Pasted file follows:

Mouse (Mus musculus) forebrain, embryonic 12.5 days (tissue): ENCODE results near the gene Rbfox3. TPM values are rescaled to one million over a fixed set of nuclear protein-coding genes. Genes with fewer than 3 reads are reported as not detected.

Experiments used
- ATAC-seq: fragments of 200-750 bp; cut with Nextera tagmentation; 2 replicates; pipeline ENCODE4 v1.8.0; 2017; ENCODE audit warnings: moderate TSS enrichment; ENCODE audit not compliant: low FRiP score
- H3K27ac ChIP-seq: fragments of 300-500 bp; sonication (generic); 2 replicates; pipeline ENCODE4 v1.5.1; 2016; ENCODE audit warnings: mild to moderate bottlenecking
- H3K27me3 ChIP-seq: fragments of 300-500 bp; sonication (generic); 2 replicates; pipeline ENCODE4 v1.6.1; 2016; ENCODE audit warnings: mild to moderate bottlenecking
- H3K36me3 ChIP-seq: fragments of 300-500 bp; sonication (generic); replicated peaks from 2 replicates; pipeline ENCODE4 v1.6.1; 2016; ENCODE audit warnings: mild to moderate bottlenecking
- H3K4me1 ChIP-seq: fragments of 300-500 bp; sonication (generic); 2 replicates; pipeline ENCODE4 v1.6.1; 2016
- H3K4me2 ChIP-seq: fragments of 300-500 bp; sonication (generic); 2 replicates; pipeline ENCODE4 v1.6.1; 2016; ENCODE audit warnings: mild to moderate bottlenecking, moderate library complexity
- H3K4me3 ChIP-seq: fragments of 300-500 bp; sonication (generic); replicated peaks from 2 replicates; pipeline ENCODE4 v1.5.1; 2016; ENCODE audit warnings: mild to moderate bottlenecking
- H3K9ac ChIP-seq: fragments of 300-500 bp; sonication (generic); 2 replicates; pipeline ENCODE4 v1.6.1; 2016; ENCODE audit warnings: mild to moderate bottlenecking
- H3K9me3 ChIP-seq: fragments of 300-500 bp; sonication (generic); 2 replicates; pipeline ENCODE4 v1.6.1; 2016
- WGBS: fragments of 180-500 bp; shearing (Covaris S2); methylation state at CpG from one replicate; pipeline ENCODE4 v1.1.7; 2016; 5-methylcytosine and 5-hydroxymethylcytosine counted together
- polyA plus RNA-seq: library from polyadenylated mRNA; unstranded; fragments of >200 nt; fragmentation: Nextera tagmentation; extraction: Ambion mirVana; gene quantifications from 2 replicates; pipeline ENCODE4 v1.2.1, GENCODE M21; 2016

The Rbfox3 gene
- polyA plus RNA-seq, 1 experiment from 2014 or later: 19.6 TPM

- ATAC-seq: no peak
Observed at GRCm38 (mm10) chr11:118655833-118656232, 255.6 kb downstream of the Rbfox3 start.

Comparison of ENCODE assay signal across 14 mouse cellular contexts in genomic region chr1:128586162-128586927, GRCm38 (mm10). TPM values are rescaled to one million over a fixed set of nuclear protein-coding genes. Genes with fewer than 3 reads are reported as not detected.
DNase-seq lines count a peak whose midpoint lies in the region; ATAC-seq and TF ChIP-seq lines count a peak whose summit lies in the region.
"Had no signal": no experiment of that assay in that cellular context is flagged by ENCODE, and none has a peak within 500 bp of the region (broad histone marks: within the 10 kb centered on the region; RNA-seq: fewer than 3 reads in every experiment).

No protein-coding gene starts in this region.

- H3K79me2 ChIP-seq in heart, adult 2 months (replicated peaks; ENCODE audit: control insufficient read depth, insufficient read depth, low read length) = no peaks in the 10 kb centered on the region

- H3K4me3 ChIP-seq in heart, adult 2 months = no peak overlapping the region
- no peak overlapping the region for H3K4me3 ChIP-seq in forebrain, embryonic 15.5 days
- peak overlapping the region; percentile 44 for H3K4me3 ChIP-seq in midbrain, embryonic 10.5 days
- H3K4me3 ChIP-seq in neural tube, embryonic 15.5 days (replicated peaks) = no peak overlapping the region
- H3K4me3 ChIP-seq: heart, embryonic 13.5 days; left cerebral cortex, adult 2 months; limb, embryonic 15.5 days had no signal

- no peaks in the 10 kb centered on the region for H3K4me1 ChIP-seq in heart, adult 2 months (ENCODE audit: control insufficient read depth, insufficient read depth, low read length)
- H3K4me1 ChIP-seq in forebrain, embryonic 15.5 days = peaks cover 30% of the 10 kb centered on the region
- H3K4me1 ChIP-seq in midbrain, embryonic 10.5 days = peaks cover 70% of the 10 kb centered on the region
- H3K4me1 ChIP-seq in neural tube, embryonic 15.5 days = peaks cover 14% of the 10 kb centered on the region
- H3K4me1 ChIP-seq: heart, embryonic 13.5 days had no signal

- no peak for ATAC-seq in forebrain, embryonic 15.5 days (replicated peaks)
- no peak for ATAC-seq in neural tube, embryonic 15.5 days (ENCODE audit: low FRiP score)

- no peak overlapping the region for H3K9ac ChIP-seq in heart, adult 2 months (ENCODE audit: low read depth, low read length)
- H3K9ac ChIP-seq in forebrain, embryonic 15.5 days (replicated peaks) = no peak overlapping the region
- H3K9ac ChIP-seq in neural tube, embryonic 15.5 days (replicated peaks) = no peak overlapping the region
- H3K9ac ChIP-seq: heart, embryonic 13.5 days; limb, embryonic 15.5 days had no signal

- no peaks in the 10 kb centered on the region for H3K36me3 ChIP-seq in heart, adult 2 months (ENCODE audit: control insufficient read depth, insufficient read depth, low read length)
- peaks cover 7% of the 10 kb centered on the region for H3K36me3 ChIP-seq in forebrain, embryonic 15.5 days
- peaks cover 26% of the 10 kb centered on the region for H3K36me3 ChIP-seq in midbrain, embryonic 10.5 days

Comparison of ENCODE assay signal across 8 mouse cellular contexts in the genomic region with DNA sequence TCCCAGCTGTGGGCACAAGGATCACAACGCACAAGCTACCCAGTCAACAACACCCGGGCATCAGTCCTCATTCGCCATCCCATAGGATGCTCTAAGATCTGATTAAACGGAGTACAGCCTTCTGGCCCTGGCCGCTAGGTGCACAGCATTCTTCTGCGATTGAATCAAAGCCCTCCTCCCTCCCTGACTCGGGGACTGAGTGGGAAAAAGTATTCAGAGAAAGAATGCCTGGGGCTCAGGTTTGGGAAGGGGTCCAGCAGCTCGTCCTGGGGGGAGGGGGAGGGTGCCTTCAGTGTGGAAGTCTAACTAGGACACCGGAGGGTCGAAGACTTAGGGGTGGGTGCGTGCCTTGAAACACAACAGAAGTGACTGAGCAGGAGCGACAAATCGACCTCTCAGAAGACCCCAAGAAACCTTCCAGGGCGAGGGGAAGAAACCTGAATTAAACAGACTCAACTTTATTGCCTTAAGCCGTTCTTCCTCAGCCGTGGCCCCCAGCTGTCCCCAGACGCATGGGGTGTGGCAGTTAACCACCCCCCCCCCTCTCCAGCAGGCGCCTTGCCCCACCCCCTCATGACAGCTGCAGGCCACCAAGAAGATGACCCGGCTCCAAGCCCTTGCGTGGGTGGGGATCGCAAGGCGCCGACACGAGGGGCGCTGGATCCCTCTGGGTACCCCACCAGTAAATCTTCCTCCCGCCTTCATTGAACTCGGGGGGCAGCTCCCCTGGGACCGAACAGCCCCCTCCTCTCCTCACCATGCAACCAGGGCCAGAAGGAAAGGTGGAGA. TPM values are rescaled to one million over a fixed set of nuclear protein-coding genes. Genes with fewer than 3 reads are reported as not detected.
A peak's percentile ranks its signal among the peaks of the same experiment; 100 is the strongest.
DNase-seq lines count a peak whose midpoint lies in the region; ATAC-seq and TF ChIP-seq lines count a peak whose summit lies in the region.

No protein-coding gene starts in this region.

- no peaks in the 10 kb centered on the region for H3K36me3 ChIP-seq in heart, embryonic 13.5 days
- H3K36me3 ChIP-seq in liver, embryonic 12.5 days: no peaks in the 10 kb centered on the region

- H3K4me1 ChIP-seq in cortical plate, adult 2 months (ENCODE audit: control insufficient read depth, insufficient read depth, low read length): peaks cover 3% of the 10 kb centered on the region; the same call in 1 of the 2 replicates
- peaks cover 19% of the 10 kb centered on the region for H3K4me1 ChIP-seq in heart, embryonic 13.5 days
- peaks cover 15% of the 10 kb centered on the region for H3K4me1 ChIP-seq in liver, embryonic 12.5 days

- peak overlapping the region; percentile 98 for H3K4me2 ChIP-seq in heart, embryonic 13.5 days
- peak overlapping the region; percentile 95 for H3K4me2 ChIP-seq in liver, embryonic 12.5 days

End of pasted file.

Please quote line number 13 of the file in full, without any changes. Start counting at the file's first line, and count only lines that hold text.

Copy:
- polyA plus RNA-seq: library from polyadenylated mRNA; unstranded; fragments of >200 nt; fragmentation: Nextera tagmentation; extraction: Ambion mirVana; gene quantifications from 2 replicates; pipeline ENCODE4 v1.2.1, GENCODE M21; 2016